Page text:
Jump to content
House Price Crash Forum
Sign in to follow this  
prozac

Hudson Yards is the $25 billion mega-project critics love to hate

Recommended Posts

https://www.citylab.com/equity/2019/04/hudson-yards-financing-eb5-investor-visa-program-immigration/586897/

940.jpg?mod=1555078787

 

Since its official unveiling last month, critics have been teeing off on Hudson Yards, the $25 billion office-and-apartment megaproject on Manhattan’s West Side. The Guardian’s Oliver Wainwright calls it “bargain-basement building-by-the-yard stuff that would feel more at home in the second-tier city of a developing economy.” In Curbed, Alexandra Lange writes that it suffers from “no contrast. No weirdness, no wildness, nothing off book.” The New York Times’ Michael Kimmelman describes it as a “vast neoliberal Zion.”

“New York politics and real estate are notoriously akin to Rashomon,” reads Kimmelman’s review. “Any verdict on an undertaking as costly and complex as Hudson Yards depends on one’s perspective.”

Views abound, sure, but so far, nobody seems to like what they see when they look at Hudson Yards. The project has managed to do something unique: unite all New Yorkers in a vernal equinox of acid contempt. Early reviews offer a litany of contrasts, with the development’s garish geometry and dull placelessness earning rebuke in equal measure. That’s before considering how certain features, particularly Thomas Heatherwick’s oft-derided shawarma-shaped bucket, square with other projects as “bellwethers pointing to exactly where our cities are going awry.”

 

However, among all the many reasons to feel salty about Hudson Yards, one perspective may deserve a place of privilege: the view from Harlem. Without their knowledge, the residents of a number of public housing developments helped to make Hudson Yards possible. The mega-luxury of this mini-Dubai was financed in part through a program that was supposed to help alleviate urban poverty. Hudson Yards ate Harlem’s lunch.

Specifically, the project raised at least $1.2 billion of its financing through a controversial investor visa program known as EB-5. This program enables immigrants to secure visas in exchange for real estate investments. Foreigners who pump between $500,000 and $1 million into U.S. real estate projects can purchase visas for their families, making it a favorite for wealthy families abroad, namely in China. EB-5 is supposed to be a way to jumpstart investment in remote rural areas, or distressed urban ones.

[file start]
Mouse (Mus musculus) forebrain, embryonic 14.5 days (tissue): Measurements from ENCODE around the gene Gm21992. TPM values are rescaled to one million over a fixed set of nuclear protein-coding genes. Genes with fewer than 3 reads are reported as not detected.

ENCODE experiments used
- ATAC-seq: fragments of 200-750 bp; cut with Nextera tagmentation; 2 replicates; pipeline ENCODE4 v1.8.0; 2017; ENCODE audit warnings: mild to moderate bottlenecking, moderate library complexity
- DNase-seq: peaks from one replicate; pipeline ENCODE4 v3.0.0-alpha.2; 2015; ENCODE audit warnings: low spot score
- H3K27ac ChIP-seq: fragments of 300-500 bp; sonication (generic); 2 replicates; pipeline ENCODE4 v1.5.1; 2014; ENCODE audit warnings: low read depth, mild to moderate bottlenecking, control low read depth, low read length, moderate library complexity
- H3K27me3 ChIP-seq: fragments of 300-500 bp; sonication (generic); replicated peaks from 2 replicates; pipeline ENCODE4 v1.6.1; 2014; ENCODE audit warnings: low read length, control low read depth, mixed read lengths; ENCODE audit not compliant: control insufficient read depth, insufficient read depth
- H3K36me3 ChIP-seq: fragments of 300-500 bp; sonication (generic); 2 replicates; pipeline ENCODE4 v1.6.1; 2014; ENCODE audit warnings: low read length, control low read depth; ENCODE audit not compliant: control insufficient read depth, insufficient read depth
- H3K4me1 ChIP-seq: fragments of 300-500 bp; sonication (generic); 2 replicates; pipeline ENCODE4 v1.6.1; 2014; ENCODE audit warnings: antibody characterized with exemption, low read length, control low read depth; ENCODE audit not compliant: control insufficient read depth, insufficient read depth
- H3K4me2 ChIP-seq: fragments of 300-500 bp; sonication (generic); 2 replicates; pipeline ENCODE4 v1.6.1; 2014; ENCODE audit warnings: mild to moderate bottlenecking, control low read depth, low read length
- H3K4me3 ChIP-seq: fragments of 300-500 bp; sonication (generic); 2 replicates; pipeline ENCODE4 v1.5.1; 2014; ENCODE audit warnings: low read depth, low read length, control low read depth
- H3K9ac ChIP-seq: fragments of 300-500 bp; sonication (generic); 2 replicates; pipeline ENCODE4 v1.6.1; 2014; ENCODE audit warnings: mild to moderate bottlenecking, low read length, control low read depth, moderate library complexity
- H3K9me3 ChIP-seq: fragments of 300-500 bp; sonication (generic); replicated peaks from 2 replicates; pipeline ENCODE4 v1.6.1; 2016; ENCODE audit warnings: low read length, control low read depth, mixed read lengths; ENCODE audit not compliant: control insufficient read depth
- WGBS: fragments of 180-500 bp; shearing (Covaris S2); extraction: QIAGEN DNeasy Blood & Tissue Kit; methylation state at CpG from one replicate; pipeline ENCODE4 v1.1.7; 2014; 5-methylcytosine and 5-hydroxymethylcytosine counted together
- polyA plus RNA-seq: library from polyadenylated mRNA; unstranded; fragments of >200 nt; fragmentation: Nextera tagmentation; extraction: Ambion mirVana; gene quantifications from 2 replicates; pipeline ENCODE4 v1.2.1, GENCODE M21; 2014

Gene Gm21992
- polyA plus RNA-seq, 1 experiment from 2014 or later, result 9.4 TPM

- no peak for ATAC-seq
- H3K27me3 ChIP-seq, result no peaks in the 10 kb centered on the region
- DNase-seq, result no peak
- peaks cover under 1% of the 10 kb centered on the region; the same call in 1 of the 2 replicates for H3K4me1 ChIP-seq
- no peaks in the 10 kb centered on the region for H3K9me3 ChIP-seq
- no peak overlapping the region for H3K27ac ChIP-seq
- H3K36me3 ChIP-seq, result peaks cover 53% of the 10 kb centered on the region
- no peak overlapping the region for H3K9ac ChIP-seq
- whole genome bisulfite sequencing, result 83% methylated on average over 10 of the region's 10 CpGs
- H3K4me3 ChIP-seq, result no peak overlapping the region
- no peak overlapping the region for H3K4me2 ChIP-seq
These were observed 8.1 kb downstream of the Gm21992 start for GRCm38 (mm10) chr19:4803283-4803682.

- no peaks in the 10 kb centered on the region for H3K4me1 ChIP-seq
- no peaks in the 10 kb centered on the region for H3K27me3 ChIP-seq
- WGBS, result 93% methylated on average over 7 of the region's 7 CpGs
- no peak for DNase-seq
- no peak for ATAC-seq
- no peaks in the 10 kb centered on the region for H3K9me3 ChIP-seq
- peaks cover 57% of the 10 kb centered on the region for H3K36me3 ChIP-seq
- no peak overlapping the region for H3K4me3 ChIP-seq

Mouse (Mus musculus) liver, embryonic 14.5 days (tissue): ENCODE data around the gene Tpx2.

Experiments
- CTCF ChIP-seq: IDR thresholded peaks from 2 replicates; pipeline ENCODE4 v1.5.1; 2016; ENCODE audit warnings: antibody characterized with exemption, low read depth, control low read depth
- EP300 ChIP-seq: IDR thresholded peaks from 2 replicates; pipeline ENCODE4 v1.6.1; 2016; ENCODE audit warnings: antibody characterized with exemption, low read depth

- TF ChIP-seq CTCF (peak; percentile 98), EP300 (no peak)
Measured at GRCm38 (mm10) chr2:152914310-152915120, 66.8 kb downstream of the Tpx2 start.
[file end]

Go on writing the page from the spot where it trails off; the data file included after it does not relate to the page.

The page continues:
Share this post


Link to post
Share on other sites

https://www.theguardian.com/artanddesign/2019/apr/09/hudson-yards-new-york-25bn-architectural-fiasco

3088.jpg?width=1920&quality=85&auto=form

 

It is a billionaires’ playground where haircuts cost $800 and high-rise duplexes go for $32m. So why do the angular towers of Hudson Yards look so cheap?

One thing that’s always been true in New York,” says Dan Doctoroff, “is that if you build it, they will come.” He is referring to Hudson Yards, the $25bn, 28-acre, mega-project that he had a critical hand in originating while he was deputy mayor of the city under Michael Bloomberg in the early 2000s. He can now look down on his co-creation every day from his new office in one of the development’s towers and see hundreds of people climbing up and down Thomas Heatherwick’s Vessel sculpture, like tiny maggots crawling all over a rotting doner kebab.

 

 

Share this post


Link to post
Share on other sites

Years ago, i looked at NY. Was thinking of taking up an offer.

I looked at the fommute times and whatnot.

I really liked the idea of living way out on long island and training in.

Then looked at boating it over to NJ.

Then looked at up state - buffalo or somewhere.

Then i did nit go.

 

Share this post


Link to post
Share on other sites

Join the conversation

You can post now and register later. If you have an account, sign in now to post with your account.

Guest
Reply to this topic...

×   Pasted as rich text.   Paste as plain text instead

  Only 75 emoji are allowed.

×   Your link has been automatically embedded.   Display as a link instead

×   Your previous content has been restored.   Clear editor

×   You cannot paste images directly. Upload or insert images from URL.

Loading...
Sign in to follow this  

  • Recently Browsing   0 members

    No registered users viewing this page.

  • 294 Brexit, House prices and Summer 2020

    1. 1. Including the effects Brexit, where do you think average UK house prices will be relative to now in June 2020?


      • down 5% +
      • down 2.5%
      • Even
      • up 2.5%
      • up 5%



×
×
  • Create New...

Important Information

We have placed cookies on your device to help make this website better. You can adjust your cookie settings, otherwise we'll assume you're okay to continue.